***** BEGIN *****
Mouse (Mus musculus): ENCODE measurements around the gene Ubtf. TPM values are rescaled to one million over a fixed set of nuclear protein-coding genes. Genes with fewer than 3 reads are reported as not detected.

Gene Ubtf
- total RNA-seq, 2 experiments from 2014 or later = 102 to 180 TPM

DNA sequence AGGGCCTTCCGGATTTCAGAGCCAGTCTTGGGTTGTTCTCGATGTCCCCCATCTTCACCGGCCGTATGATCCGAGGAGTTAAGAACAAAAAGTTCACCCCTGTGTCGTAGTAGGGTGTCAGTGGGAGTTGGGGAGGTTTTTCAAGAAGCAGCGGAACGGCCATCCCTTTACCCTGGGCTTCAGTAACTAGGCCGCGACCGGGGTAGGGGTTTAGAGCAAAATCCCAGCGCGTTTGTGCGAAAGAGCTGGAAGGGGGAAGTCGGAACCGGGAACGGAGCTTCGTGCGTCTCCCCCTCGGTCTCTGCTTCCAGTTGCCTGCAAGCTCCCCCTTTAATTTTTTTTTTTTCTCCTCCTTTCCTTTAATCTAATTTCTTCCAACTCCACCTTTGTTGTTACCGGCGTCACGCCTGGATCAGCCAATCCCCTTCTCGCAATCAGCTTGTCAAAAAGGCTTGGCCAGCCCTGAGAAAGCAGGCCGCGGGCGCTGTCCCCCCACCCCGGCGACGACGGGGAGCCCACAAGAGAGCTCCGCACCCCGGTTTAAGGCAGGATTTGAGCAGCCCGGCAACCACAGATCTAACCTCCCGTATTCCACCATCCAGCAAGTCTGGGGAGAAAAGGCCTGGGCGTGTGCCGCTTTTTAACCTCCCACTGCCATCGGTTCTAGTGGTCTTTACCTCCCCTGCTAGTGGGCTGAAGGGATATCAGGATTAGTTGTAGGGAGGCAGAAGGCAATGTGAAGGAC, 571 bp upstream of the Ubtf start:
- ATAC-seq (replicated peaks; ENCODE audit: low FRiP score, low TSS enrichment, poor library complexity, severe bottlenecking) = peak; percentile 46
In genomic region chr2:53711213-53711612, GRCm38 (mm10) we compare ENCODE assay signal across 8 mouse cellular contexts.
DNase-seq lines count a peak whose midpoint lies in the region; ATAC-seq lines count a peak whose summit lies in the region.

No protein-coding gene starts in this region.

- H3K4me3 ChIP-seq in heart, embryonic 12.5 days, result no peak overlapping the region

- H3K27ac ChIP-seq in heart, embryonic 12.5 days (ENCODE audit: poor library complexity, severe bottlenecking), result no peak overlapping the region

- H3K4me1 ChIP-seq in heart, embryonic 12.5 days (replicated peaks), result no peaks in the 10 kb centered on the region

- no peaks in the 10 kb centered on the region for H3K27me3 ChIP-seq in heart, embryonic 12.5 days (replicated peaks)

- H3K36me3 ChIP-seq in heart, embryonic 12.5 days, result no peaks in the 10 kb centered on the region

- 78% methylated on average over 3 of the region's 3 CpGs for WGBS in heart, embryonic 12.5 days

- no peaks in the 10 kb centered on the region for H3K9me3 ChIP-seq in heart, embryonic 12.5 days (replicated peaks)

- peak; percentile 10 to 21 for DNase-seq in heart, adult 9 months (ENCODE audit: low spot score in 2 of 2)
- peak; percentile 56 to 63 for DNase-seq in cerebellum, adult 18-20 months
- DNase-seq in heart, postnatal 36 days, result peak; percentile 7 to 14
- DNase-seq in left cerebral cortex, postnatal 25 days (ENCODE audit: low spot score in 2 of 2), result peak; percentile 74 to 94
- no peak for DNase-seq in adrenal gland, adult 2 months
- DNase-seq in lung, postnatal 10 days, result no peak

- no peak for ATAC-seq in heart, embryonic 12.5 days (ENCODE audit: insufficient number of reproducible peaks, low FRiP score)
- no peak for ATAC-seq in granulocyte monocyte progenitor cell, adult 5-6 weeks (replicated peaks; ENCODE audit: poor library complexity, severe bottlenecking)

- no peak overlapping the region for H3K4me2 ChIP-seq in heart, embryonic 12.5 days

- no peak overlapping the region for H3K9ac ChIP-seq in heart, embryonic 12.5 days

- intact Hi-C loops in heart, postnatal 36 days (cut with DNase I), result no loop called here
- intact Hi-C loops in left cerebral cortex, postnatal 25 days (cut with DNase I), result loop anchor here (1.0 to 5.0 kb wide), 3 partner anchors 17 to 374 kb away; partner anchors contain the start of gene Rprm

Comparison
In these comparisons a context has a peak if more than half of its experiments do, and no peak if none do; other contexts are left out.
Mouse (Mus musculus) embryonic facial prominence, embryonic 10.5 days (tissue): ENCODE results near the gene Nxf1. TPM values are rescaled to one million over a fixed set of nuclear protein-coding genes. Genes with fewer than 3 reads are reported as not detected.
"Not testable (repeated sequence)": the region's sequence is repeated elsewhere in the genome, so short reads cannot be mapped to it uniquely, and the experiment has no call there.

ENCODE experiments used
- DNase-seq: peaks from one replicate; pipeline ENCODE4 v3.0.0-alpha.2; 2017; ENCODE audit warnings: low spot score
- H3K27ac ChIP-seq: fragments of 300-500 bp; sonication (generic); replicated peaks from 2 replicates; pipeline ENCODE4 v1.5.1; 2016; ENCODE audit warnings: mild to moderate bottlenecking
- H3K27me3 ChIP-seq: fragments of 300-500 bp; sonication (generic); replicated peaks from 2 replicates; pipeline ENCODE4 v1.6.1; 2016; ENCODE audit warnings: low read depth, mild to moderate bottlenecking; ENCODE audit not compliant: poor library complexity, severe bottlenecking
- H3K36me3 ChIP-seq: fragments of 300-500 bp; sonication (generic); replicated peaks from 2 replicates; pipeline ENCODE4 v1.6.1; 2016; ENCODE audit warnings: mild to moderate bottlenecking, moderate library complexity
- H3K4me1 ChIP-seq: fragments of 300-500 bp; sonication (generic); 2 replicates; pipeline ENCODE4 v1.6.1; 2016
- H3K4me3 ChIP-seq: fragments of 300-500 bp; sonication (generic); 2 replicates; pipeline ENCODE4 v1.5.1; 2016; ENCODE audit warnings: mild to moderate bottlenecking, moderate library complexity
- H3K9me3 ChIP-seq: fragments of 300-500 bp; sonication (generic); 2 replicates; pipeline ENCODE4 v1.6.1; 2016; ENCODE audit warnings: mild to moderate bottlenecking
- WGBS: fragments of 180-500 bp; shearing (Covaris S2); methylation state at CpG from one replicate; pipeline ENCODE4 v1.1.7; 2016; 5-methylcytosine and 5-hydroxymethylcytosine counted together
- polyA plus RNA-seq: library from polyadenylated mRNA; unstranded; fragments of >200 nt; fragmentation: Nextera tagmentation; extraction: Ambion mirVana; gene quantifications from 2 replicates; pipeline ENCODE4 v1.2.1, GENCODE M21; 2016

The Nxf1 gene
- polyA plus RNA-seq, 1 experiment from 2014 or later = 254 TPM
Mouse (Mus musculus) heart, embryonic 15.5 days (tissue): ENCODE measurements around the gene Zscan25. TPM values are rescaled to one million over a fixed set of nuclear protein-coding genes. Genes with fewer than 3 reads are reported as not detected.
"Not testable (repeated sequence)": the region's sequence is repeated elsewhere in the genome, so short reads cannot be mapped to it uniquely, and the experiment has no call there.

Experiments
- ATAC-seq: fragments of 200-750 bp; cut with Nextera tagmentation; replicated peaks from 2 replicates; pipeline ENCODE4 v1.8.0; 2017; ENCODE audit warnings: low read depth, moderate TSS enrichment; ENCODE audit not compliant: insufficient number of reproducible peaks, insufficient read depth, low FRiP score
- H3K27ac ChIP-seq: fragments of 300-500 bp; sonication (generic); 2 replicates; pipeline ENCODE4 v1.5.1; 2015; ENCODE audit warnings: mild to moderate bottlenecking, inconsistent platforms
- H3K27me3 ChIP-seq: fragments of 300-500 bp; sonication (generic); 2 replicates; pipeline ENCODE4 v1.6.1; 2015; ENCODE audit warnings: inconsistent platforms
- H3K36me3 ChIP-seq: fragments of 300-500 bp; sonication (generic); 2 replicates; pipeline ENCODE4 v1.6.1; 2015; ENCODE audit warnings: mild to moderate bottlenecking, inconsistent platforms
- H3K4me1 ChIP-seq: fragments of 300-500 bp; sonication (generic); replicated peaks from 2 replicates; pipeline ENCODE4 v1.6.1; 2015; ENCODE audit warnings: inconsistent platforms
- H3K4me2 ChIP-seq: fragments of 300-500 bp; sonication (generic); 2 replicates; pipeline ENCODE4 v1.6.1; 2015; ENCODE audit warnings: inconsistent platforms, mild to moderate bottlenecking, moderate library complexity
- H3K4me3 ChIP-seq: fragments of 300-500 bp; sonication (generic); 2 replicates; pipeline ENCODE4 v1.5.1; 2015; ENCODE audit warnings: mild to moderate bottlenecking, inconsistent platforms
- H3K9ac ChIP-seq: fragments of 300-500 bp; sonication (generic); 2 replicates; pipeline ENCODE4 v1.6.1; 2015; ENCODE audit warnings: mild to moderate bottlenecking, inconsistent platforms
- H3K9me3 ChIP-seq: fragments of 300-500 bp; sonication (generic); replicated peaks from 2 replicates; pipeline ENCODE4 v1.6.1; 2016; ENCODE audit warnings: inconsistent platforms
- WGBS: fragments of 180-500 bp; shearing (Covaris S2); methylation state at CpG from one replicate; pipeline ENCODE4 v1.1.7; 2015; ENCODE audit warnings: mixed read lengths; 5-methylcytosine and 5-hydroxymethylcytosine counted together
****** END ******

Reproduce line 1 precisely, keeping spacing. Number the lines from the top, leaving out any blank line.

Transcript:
Mouse (Mus musculus): ENCODE measurements around the gene Ubtf. TPM values are rescaled to one million over a fixed set of nuclear protein-coding genes. Genes with fewer than 3 reads are reported as not detected.